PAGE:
Fifteen years ago, the Twin Cities Hindu community built an elegant temple in the cornfields outside Maple Grove, a $9.5 million architectural gem that it hoped would attract the state's small but growing Hindu faithful.
Since then, the Hindu Society of Minnesota temple has become a religious, social and cultural center for the state's 50,000 Hindus, as well as a popular destination for student groups, tourists and ordinary Minnesotans who want to learn more about one of the state's least-known faiths.
A three-day celebration to mark the temple's 15th anniversary is slated for this weekend, and organizers are inviting the public to learn more about a religion embraced by 1 billion people around the globe.
Building the Maple Grove temple, one of the largest in the nation, was a leap of faith, members admit.
"When we built this, we didn't know if there would be a lot of people coming to visit," said Raj Balasubramanian, a Hindu society trustee. "And we wanted to leave a rich legacy for the younger generation, but we didn't know if they would be interested."
But the younger generation indeed has been interested, he said. That, along with the growing Indian community in the Twin Cities, has resulted in the temple's success "beyond our expectations," he said.
Balasubramanian, who moved to the Twin Cities in 1968, is still amazed at the transformation that has occurred over the past decades in the metro area. Fifty years ago, he belonged to a small group of Hindu families that met inside a house to worship and pray. There were no temples.
"There were so few Hindus that we would go through the White Pages and look for Indian names, trying to find others," he laughed. "We'd call and say, 'Hi. I'm so-and-so. Would you like to get together some time?"
One God, many faces
A visit to the temple offers a glimpse into Hindu religious life. The ornate building contains mini-temples to 21 deities, adorned in brightly colored clothing and reflecting regional traditions across India.
On a recent Sunday morning, several Hindu priests were performing a ritual before an icon of the deities Vishnu and Garuda. They stood in front of the 8-foot figure, chanting and offering flower petals, water, a breeze from a fan in an ancient tradition. The icon was later hoisted on the shoulders of a half-dozen men and carried in a procession around the building.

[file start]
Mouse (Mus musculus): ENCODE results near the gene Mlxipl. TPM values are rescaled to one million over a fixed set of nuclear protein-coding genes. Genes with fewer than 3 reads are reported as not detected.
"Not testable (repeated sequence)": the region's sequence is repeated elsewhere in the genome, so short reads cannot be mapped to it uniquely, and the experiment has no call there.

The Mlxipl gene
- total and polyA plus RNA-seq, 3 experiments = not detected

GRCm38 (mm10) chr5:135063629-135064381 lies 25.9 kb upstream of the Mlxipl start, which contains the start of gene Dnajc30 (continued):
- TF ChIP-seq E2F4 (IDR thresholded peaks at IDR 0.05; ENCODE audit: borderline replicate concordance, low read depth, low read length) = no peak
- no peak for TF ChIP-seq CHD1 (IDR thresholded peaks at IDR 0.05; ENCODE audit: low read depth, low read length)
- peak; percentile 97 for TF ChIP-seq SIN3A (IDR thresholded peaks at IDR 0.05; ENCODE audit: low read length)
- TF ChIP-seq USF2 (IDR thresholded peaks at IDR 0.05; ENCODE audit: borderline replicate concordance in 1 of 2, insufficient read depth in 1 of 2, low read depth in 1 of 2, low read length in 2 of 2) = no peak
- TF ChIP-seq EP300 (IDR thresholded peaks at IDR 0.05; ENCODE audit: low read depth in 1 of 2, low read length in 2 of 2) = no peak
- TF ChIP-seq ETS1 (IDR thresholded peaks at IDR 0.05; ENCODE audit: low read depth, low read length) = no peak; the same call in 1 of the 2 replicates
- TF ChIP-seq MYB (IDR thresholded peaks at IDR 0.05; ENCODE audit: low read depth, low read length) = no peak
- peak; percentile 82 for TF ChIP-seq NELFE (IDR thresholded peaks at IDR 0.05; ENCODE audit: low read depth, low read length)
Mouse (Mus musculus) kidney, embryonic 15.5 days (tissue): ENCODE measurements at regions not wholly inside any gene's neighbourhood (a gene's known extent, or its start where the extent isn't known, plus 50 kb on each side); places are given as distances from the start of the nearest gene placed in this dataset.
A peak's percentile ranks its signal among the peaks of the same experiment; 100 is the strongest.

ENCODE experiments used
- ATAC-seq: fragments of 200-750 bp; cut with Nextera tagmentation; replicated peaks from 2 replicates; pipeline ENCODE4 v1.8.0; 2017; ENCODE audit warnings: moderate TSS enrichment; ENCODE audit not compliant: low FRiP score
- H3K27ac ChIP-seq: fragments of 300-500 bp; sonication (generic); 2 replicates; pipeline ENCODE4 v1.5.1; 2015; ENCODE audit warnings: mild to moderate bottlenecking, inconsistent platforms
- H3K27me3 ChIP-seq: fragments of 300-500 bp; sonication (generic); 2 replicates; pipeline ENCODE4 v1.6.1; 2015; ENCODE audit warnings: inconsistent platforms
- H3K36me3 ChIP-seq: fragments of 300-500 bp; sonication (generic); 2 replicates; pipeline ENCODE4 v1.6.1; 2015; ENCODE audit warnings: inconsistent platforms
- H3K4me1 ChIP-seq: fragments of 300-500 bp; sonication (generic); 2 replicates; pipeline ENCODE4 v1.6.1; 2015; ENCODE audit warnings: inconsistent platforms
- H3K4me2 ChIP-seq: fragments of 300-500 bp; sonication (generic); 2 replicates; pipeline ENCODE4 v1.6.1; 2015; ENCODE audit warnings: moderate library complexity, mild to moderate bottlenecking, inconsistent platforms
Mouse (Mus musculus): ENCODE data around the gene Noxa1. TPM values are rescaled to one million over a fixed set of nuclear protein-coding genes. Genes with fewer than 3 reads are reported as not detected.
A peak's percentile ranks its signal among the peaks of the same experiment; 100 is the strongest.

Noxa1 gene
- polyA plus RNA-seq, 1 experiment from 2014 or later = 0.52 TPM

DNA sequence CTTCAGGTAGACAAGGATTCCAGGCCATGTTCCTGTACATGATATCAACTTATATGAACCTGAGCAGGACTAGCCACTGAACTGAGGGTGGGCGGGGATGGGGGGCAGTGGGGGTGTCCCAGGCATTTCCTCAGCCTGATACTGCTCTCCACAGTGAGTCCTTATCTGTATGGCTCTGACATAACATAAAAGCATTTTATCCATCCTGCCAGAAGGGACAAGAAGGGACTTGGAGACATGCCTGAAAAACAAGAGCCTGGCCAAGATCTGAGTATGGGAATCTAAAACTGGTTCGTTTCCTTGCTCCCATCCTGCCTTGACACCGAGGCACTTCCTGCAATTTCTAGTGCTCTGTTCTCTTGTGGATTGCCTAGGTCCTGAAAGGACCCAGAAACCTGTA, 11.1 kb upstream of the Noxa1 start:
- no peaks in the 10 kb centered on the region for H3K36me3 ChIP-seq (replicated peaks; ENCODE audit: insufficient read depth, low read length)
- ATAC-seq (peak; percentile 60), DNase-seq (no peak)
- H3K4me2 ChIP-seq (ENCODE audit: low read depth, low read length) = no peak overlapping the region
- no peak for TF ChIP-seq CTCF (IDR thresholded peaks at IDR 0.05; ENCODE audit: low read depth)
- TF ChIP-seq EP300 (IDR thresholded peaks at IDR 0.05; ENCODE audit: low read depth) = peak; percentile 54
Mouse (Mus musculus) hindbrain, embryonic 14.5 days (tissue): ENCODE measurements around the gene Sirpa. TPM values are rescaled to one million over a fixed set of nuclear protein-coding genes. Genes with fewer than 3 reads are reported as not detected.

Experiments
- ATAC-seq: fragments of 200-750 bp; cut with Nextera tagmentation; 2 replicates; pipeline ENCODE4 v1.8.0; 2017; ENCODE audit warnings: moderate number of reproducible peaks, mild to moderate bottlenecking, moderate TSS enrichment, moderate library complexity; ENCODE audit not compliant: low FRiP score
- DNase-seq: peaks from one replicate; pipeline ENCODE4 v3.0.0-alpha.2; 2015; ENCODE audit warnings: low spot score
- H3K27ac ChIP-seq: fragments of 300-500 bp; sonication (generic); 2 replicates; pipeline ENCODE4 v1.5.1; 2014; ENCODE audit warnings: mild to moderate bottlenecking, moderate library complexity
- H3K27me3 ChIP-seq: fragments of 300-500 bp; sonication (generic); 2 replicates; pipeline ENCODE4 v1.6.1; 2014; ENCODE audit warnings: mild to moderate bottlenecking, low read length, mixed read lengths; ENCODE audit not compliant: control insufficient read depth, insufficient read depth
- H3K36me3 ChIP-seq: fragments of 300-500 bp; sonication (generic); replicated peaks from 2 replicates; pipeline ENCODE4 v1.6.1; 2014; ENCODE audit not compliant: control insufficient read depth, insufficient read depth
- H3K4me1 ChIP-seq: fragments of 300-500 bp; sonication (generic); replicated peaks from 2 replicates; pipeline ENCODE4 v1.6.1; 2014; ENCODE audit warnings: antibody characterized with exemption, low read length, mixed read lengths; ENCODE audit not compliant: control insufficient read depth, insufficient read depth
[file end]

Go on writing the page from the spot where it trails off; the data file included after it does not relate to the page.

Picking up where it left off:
All the icons in the temple were crafted by artisans in India and transported to Minnesota. They represent all parts of India, so that people can pray to the same deities they grew up with back home, said Pooja Bastodkar, president of the Hindu Society of Minnesota.
With so many gods and goddesses — and there are thousands — many people have misconceptions about the Hindu faith, said Bastodka.
"The main misconception is that Hindus worship a lot of different gods," she said. "We tell people that we worship just one God, but that there are different manifestations of divine energy."
Another mistaken belief, she said, is that all Hindus are alike. But Hindus, much like Christians, Jews and Muslims, often differ by region and maintain their own unique traditions.
The Maple Grove temple is the centerpiece of a broader complex on the 60-acre property.
"Here we have our auditorium, where we hold cultural events," said Sita Kantha Dash, Hindu Society chairman, pointing out a 1,200-seat auditorium in a building attached to the temple.
"This is our dining hall," he said, gesturing to a large room across the hall. "These are the classrooms we're using for Sunday school." He noted that the number of children has increased from about a dozen in 2006 to as many as 300 today.
Outside the building, Dash set his gaze on a row of condominiums built for the temple priests, a large solar array that generates power for the property, and a new smaller temple — the Gundicha Mandir — that will be inaugurated next weekend on the property.
The Hindu Society's master plan, extending 10 to 15 years, also calls for building 24 to 28 units of community housing, a larger auditorium, an education center and a yoga center.
Balasubramanian is particularly proud of the solar array, which he said is one of the largest in the Twin Cities.
"One of the philosophies of the Hindu religion is 'Do no harm,' " he said. "Not just to living beings, but to the environment. If you go to our kitchen area, you'll see the things we have are biodegradable or reusable. We want to make sure our carbon footprint is small."
The kitchenware and cooks will be in big demand next weekend, as the Hindu Society hosts its anniversary celebration on June 11-13.
Gov. Tim Walz is scheduled to attend the Saturday morning event. He's among many political and civic leaders that the temple has developed relations with over the years.
Visitors will have the chance to see the temple, sample Indian meals, attend a Saturday classical dance performance and participate in other events.
During the last temple anniversary celebration in 2019 — last year's event was canceled due to COVID-19 — about 5,000 people a day came to the temple, including Hindus from out of state, Balasubramanian said. "There's a lot of excitement" right now, he said.
"Minnesota has been good to us," added Dash.
Jean Hopfensperger • 612-673-4511